Healthcare sector comment – January 2011

Date

January 2011 saw the announcement of the Health & Social Care Bill.

A radical overhaul of the NHS has just been announced, but what does this really mean for patients, GPs and private healthcare companies? And what are the implications for M&A activity in 2011?

There are some fundamental changes taking place, including the transfer of £80bn of the £100bn annual healthcare budget to GPs. Primary Care Trusts and Strategic Health Authorities will be abolished, which will impact over 20000 jobs. Private companies will be able to bid for services and NHS hospitals will be able to generate income from private patients.

The initiatives announced in the Health & Social Care Bill are intended to save £5bn by 2014/15 and £1.7bn pa thereafter. This will come from pay freezes, cutting management and staff costs, reducing central budgets, shifting services to the community and introducing competition from the private sector.

There is no question that given the rising demand for healthcare services, something had to change. Around £20bn of efficiency savings are needed and costs have to be reduced.

We are likely to see healthcare provision continue to shift towards services that reduce hospital stays, increase community and home based services and the introduction of new, innovative technologies.

Whilst the impact of the NHS reform must not be under-estimated, the increasing demand for quality healthcare services remains. Overall, this will present opportunities for the private sector, both to accommodate demand that cannot be met by the public sector and the provision of outsourced services to help drive efficiencies. Nevertheless, public and private sector organisations alike will need to become increasingly competitive and differentiate their service offerings. This is likely to drive consolidation amongst healthcare providers and therefore increased M&A activity.

Pharmaceutical and medical device outsourcing services

January saw two interesting deals involving providers of outsourced services to the pharmaceutical and medical devices sectors, with the sale of WCI to the Indian company, TAKE Solutions, and the sale of Oxford Outcomes to Irish listed company, ICON Plc. So, what are the drivers of this activity?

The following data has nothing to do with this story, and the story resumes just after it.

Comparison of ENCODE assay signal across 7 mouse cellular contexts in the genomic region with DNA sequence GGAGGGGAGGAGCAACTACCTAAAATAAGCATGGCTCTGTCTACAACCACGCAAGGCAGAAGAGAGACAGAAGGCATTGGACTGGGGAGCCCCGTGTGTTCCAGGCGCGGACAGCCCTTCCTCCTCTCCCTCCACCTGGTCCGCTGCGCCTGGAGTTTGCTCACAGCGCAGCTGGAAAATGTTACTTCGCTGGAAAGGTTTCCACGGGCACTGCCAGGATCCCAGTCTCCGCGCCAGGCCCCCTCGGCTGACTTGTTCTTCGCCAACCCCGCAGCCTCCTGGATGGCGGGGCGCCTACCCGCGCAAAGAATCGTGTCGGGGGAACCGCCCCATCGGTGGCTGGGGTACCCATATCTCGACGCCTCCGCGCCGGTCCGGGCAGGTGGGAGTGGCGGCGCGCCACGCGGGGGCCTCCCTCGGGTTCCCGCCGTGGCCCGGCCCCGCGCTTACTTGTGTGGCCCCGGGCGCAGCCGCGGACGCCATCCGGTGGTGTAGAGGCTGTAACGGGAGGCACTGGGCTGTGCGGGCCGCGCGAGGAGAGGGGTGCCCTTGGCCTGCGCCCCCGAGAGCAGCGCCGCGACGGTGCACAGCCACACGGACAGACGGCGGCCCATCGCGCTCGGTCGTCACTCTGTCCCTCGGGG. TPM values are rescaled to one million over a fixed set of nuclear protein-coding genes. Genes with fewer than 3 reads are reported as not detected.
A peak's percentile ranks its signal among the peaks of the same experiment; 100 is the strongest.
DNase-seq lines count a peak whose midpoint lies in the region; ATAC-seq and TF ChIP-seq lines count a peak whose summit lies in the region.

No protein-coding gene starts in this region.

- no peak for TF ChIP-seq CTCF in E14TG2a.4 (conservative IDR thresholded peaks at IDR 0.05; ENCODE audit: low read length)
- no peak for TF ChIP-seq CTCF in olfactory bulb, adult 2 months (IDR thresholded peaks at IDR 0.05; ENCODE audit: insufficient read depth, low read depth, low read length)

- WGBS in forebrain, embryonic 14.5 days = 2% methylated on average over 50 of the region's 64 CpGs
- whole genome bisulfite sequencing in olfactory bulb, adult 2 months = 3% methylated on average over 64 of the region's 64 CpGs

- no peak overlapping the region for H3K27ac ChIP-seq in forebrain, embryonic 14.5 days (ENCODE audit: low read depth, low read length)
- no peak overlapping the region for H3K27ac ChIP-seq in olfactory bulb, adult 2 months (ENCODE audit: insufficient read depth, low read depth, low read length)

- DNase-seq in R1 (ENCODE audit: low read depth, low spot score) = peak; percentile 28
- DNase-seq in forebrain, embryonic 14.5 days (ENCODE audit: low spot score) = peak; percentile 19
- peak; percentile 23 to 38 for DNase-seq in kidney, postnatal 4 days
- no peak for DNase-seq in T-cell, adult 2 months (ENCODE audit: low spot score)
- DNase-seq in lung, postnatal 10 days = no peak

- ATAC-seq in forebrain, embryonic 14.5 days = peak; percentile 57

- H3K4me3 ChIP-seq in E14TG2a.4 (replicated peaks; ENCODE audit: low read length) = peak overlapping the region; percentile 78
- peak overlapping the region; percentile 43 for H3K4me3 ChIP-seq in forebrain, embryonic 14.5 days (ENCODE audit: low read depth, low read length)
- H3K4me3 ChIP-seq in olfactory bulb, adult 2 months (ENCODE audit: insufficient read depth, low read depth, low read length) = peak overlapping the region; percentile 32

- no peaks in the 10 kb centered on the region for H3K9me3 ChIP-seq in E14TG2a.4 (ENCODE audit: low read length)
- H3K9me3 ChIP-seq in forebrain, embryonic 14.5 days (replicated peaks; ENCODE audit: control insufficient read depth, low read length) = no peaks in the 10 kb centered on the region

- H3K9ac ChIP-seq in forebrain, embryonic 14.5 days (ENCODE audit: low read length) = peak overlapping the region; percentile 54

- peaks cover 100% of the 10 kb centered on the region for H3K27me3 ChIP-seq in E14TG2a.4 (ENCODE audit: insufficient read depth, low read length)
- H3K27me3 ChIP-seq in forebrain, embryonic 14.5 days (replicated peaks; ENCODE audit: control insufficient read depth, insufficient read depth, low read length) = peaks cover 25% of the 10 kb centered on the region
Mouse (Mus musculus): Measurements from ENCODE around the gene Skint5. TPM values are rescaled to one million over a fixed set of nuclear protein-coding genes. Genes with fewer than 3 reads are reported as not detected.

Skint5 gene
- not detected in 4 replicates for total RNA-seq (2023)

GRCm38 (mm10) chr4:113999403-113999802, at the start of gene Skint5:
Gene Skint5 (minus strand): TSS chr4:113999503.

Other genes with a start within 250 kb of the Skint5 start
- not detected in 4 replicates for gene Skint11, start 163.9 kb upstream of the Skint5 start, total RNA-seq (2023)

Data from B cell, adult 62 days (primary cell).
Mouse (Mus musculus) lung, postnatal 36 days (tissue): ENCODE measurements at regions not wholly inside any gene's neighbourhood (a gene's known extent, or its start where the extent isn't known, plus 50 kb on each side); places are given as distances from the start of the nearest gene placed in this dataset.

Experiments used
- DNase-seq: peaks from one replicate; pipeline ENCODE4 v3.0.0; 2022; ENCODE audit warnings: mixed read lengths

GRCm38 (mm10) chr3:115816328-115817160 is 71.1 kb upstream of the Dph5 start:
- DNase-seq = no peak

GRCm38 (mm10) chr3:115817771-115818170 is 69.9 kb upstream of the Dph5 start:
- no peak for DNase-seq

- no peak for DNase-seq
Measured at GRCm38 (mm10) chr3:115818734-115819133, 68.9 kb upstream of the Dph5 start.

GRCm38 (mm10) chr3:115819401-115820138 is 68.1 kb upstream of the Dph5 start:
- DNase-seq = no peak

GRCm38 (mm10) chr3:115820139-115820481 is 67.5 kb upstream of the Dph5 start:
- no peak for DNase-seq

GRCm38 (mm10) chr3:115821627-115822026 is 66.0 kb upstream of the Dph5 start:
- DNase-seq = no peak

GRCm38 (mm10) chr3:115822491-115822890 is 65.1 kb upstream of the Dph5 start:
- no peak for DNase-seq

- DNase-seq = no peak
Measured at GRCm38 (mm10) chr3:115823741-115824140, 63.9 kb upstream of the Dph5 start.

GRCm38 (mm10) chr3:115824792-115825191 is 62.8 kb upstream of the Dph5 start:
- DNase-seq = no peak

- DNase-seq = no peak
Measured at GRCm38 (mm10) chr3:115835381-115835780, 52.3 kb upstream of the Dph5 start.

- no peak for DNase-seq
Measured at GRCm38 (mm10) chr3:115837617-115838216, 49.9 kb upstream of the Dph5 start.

The pharmaceutical and medical device market continues to move towards a tougher regulatory environment both in Europe and the US. Accordingly, companies supplying pharmaceuticals and medical devices require services and tools to limit the burden of new regulatory compliance issues that can impact productivity and efficiency. The regulators are also demanding that companies provide strong health economics data to demonstrate the economic value of products before they get on the reimbursement or approval list. These services are usually outsourced by pharmaceutical and medical device companies to contract research and consultancy organisations. The above mentioned acquisitions are good examples of companies striving to meet the increasing demand for outsourced services and we anticipate similar deals over the next 12 months.

Deals

Healthcare at Home Ltd has acquired Sciensus Ltd. Healthcare at Home is a provider of home-based healthcare and specialty pharmacy services. Sciensus provides health informatics for clients across the NHS and the pharmaceutical industry. The Sciensus acquisition enables Healthcare at Home to provide sophisticated data capture and reporting systems for its clients and to support its model of treating patients outside of the traditional hospital setting.

Advent International has acquired Priory Group from RBS, for an enterprise valuation of up to £925m. Priory Group provides mental health and rehabilitation care services.

Management have acquired Swiss Smile Londonin a management buyout from the privately owned Swiss dental business based in Switzerland.

ICON plc has acquired Oxford Outcomes, a global provider of outsourced development services to the pharmaceutical, biotechnology and medical device industries. Oxford Outcomes (“OO”) provides specialist services in the areas of patient reported outcomes (“PRO”), health economics, epidemiology and translation and linguistic validation. The OO acquisition allows ICON to cross sell a complete suite of services and meet the unmet demand for health outcome and economic services.

Care UK has acquired Specialist Medical Imaging (“SMI”). Care UK is a provider and operator of over 40 primary healthcare sites including GP practices, walk-in centres, eight hospitals and specialises in elective surgery. SMI provides diagnostic services which include CT and MRI scans and which are provided at a network of clinics, GPs’ surgeries and hospitals. With the NHS under funding pressure, the acquisition of SMI allows Care UK to be well-placed to benefit from an increased trend towards outsourcing.

City & County Healthcare Group has acquired Quality Care Services Limited, a domiciliary care provider backed by Sovereign Capital. This acquisition significantly extends City & County’s presence in Northern Ireland following the Group’s 2010 purchase of Guardian Homecare, which operates a branch in County Armagh.

TAKE Solutions has acquired WCI Consulting Group, the international business technology company which provides products and solutions backed by expertise in life sciences and supply chain management, for an undisclosed amount. WCI provides TAKE with capability in patient safety and established business consulting capability and complements its portfolio of IP based business solutions and services.

Meda acquired two Over-The-Counter (“OTC”) consumer products from GlaxoSmithKline. Total annual sales for the two newly acquired products were around $11.9m, with strong profit margins. The purchase price was around $27m. Meda wants to continue to expand its consumer brands presence in the US OTC market.